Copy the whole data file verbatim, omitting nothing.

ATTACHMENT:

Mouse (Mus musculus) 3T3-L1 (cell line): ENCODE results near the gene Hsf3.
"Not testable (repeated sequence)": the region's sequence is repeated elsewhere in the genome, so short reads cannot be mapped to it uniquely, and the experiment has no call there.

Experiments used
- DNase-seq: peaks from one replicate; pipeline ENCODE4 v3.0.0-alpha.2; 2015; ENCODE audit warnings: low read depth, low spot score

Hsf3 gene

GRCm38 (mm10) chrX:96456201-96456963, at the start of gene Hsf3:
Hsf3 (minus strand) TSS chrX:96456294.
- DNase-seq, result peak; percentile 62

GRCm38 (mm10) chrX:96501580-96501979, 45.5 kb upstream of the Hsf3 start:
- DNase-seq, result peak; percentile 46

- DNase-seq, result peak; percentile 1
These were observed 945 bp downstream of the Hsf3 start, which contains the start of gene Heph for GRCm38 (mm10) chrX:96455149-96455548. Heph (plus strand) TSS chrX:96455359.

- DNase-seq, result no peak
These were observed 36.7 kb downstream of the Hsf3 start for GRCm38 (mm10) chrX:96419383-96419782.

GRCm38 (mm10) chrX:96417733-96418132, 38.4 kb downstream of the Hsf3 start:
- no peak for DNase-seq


Mouse (Mus musculus) 3T3-L1 (cell line): ENCODE results near the gene Hsf3.
"Not testable (repeated sequence)": the region's sequence is repeated elsewhere in the genome, so short reads cannot be mapped to it uniquely, and the experiment has no call there.

Experiments used
- DNase-seq: peaks from one replicate; pipeline ENCODE4 v3.0.0-alpha.2; 2015; ENCODE audit warnings: low read depth, low spot score

Hsf3 gene

GRCm38 (mm10) chrX:96456201-96456963, at the start of gene Hsf3:
Hsf3 (minus strand) TSS chrX:96456294.
- DNase-seq, result peak; percentile 62

GRCm38 (mm10) chrX:96501580-96501979, 45.5 kb upstream of the Hsf3 start:
- DNase-seq, result peak; percentile 46

- DNase-seq, result peak; percentile 1
These were observed 945 bp downstream of the Hsf3 start, which contains the start of gene Heph for GRCm38 (mm10) chrX:96455149-96455548. Heph (plus strand) TSS chrX:96455359.

- DNase-seq, result no peak
These were observed 36.7 kb downstream of the Hsf3 start for GRCm38 (mm10) chrX:96419383-96419782.

GRCm38 (mm10) chrX:96417733-96418132, 38.4 kb downstream of the Hsf3 start:
- no peak for DNase-seq